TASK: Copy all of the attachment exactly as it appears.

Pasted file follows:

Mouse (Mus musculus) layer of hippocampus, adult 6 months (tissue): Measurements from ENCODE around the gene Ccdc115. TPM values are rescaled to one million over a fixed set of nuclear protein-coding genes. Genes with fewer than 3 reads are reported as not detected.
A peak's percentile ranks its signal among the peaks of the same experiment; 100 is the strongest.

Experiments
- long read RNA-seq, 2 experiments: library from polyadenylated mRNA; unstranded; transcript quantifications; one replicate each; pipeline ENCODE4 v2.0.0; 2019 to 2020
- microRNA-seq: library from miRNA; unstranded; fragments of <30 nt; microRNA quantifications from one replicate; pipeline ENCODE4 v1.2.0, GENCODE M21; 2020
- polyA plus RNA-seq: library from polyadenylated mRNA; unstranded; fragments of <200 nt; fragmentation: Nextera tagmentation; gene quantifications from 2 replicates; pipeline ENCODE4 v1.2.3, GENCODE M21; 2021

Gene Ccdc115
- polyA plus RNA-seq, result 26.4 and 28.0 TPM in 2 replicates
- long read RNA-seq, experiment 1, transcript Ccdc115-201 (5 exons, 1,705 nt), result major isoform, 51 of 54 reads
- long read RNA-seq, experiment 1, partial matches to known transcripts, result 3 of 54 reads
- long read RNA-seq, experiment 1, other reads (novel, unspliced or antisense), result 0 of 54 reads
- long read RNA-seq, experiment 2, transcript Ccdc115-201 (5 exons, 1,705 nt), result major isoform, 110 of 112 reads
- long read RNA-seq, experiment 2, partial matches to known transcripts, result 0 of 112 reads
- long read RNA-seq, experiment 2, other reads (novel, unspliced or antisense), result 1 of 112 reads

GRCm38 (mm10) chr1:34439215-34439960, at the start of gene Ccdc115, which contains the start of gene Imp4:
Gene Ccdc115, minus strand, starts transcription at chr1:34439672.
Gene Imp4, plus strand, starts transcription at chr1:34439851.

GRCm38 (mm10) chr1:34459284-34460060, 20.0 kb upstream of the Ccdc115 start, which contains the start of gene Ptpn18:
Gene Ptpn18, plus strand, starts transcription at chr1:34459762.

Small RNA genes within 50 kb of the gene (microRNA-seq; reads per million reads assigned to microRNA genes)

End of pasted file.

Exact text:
Mouse (Mus musculus) layer of hippocampus, adult 6 months (tissue): Measurements from ENCODE around the gene Ccdc115. TPM values are rescaled to one million over a fixed set of nuclear protein-coding genes. Genes with fewer than 3 reads are reported as not detected.
A peak's percentile ranks its signal among the peaks of the same experiment; 100 is the strongest.

Experiments
- long read RNA-seq, 2 experiments: library from polyadenylated mRNA; unstranded; transcript quantifications; one replicate each; pipeline ENCODE4 v2.0.0; 2019 to 2020
- microRNA-seq: library from miRNA; unstranded; fragments of <30 nt; microRNA quantifications from one replicate; pipeline ENCODE4 v1.2.0, GENCODE M21; 2020
- polyA plus RNA-seq: library from polyadenylated mRNA; unstranded; fragments of <200 nt; fragmentation: Nextera tagmentation; gene quantifications from 2 replicates; pipeline ENCODE4 v1.2.3, GENCODE M21; 2021

Gene Ccdc115
- polyA plus RNA-seq, result 26.4 and 28.0 TPM in 2 replicates
- long read RNA-seq, experiment 1, transcript Ccdc115-201 (5 exons, 1,705 nt), result major isoform, 51 of 54 reads
- long read RNA-seq, experiment 1, partial matches to known transcripts, result 3 of 54 reads
- long read RNA-seq, experiment 1, other reads (novel, unspliced or antisense), result 0 of 54 reads
- long read RNA-seq, experiment 2, transcript Ccdc115-201 (5 exons, 1,705 nt), result major isoform, 110 of 112 reads
- long read RNA-seq, experiment 2, partial matches to known transcripts, result 0 of 112 reads
- long read RNA-seq, experiment 2, other reads (novel, unspliced or antisense), result 1 of 112 reads

GRCm38 (mm10) chr1:34439215-34439960, at the start of gene Ccdc115, which contains the start of gene Imp4:
Gene Ccdc115, minus strand, starts transcription at chr1:34439672.
Gene Imp4, plus strand, starts transcription at chr1:34439851.

GRCm38 (mm10) chr1:34459284-34460060, 20.0 kb upstream of the Ccdc115 start, which contains the start of gene Ptpn18:
Gene Ptpn18, plus strand, starts transcription at chr1:34459762.

Small RNA genes within 50 kb of the gene (microRNA-seq; reads per million reads assigned to microRNA genes)